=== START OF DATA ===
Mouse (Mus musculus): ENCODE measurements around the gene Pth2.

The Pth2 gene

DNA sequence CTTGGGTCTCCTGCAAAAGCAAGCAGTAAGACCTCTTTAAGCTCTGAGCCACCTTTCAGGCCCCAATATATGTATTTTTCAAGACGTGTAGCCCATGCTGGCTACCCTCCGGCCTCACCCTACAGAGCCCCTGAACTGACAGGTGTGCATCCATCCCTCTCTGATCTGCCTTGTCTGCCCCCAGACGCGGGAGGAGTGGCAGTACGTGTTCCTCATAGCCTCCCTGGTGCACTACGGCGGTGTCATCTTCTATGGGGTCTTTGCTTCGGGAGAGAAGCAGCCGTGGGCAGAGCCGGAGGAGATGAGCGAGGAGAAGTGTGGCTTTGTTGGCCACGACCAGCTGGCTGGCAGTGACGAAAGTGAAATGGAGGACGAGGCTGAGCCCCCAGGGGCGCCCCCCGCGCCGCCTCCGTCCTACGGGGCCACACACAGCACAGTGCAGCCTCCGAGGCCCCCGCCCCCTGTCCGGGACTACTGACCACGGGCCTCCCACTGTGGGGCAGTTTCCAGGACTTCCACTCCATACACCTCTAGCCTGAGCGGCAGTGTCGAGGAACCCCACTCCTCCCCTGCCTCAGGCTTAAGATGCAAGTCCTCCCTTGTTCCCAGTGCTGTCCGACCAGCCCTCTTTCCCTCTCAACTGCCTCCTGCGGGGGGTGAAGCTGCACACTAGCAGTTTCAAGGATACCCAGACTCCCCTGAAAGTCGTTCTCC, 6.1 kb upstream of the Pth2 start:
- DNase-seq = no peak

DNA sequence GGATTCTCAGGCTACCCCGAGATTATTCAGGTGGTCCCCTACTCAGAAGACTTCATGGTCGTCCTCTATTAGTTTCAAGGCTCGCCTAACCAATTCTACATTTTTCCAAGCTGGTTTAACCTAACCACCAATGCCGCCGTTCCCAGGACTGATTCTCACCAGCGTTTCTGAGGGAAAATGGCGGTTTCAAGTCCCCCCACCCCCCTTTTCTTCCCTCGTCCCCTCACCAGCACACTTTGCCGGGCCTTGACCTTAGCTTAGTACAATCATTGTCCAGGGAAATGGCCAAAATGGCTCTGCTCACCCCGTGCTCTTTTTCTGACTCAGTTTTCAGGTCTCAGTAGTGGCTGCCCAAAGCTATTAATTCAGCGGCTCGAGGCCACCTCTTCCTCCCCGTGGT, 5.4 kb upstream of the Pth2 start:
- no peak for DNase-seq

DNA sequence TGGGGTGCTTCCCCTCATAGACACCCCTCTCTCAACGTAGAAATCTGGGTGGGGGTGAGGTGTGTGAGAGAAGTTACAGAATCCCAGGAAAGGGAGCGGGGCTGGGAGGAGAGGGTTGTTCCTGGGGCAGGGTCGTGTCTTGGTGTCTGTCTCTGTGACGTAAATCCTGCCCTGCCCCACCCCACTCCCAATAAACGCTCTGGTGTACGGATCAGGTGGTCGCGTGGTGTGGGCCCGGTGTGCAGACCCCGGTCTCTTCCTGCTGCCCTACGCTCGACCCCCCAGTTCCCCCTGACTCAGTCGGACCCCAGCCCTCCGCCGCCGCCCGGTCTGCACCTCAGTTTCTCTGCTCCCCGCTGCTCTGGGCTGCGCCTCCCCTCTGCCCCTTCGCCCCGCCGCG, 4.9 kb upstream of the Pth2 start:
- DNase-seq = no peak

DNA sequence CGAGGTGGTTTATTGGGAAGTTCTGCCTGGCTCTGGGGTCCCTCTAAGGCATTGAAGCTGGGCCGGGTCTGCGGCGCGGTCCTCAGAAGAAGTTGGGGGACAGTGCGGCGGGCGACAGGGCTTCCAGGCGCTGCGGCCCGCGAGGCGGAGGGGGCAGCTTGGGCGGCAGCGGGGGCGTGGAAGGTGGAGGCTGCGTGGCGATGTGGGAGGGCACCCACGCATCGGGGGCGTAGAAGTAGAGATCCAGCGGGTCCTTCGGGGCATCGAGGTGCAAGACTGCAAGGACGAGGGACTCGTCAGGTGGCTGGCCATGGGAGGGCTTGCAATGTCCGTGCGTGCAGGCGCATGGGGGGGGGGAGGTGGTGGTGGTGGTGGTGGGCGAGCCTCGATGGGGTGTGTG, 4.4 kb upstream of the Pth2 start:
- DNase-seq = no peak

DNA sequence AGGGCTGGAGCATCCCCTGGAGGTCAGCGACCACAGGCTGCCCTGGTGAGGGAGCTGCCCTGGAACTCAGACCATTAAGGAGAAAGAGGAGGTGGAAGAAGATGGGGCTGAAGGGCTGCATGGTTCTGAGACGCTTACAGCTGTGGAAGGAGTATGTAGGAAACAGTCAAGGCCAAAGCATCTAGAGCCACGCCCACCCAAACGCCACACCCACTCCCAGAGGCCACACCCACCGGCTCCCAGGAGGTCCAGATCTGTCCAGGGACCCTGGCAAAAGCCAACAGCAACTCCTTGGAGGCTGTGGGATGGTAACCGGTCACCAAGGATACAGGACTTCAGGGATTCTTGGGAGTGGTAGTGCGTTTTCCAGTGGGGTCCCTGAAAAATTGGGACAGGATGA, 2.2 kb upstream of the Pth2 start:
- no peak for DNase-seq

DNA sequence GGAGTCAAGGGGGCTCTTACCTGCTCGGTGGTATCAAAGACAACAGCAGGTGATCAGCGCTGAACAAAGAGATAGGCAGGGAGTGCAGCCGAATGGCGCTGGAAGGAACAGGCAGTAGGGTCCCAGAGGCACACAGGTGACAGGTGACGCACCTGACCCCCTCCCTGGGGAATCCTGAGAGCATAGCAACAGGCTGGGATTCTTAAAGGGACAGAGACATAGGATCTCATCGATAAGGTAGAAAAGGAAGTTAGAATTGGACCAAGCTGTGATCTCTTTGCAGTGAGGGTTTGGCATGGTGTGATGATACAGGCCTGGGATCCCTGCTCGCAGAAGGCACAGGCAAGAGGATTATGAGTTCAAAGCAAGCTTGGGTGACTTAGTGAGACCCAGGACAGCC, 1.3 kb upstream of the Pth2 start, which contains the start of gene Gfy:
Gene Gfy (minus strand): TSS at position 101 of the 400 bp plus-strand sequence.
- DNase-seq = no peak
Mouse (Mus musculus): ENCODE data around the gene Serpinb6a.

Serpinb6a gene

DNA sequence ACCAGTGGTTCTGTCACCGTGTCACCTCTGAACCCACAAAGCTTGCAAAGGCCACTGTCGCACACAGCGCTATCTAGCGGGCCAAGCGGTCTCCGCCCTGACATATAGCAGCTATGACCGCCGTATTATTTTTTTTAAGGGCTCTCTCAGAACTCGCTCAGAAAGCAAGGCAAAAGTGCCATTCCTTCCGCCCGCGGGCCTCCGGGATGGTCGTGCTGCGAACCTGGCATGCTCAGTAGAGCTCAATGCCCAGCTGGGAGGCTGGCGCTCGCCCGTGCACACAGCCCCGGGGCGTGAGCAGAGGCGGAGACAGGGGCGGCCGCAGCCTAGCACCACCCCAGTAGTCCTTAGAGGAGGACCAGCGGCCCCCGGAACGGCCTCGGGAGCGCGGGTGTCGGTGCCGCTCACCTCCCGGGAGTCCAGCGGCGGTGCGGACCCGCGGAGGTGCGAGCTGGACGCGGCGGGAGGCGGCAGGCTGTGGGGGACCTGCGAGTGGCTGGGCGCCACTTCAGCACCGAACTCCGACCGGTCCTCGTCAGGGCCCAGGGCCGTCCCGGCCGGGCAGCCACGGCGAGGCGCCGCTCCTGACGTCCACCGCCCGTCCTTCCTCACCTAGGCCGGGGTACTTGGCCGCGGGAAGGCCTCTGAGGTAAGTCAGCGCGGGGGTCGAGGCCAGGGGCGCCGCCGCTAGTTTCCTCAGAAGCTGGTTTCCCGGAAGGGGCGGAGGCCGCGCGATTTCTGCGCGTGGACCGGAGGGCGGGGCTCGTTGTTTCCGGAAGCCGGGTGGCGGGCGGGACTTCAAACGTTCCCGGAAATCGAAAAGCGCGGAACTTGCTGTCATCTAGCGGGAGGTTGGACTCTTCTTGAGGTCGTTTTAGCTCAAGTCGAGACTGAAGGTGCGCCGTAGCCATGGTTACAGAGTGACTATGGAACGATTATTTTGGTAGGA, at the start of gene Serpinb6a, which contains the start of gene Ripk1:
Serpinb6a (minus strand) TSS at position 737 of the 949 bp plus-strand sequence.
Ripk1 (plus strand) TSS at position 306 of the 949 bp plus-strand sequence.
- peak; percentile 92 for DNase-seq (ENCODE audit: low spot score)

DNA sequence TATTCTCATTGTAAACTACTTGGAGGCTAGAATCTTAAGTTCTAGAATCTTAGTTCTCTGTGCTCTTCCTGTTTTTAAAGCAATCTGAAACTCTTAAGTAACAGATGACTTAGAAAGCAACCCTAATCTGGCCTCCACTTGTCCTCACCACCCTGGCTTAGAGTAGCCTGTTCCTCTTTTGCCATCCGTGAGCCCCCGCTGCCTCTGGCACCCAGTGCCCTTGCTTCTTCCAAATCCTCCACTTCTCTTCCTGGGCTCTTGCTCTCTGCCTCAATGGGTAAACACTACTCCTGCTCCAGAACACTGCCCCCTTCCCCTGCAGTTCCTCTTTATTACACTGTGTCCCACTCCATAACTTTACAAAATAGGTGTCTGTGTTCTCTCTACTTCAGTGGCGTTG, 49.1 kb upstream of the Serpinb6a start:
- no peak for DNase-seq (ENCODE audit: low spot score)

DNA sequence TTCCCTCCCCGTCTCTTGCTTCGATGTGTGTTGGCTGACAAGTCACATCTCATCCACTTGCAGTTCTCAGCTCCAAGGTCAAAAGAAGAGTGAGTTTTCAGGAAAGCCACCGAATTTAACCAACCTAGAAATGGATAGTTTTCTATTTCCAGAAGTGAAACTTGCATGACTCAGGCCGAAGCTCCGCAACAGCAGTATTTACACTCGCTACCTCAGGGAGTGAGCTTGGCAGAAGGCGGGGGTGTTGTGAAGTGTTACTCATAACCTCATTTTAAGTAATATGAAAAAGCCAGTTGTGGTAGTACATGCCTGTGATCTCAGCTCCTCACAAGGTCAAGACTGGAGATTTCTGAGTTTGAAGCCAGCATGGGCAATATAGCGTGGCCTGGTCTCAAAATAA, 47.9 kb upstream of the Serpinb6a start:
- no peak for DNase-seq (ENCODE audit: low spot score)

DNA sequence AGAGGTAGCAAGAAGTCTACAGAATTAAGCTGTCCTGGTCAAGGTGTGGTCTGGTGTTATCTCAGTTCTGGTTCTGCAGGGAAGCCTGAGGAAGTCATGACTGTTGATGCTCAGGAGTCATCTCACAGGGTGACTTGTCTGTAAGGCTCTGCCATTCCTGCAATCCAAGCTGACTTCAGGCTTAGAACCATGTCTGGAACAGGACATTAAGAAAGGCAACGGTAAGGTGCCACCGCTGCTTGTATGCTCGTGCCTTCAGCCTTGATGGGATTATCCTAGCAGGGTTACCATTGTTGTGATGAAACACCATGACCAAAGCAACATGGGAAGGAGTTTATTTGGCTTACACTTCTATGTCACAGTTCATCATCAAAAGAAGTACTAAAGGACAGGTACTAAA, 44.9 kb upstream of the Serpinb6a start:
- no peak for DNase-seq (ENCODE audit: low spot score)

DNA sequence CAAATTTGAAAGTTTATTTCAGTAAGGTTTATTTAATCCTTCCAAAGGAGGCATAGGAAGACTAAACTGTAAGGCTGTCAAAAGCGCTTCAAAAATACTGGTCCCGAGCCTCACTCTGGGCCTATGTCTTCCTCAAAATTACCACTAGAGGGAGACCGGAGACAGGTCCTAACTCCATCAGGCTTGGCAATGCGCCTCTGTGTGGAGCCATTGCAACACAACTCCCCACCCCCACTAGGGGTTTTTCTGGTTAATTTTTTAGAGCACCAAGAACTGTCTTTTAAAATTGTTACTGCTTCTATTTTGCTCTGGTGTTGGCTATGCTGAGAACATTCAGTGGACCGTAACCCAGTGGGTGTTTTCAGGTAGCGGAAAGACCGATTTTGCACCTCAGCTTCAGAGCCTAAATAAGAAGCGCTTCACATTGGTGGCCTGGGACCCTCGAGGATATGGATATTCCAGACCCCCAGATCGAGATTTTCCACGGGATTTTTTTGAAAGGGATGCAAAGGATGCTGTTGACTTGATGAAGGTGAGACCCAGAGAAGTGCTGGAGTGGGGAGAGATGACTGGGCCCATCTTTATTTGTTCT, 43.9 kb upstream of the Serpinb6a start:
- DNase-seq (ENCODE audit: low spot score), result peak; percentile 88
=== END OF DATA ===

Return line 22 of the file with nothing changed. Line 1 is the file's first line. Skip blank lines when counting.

DNA sequence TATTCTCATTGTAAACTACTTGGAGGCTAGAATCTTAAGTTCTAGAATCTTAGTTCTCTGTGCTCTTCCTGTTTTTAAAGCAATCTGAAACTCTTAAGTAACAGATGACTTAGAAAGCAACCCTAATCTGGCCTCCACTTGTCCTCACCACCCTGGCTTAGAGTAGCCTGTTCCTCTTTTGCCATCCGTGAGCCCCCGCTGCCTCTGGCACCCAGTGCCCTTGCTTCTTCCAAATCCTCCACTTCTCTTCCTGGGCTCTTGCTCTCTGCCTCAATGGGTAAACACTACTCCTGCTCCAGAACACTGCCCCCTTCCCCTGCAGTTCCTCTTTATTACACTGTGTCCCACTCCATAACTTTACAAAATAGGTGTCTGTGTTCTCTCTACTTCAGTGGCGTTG, 49.1 kb upstream of the Serpinb6a start: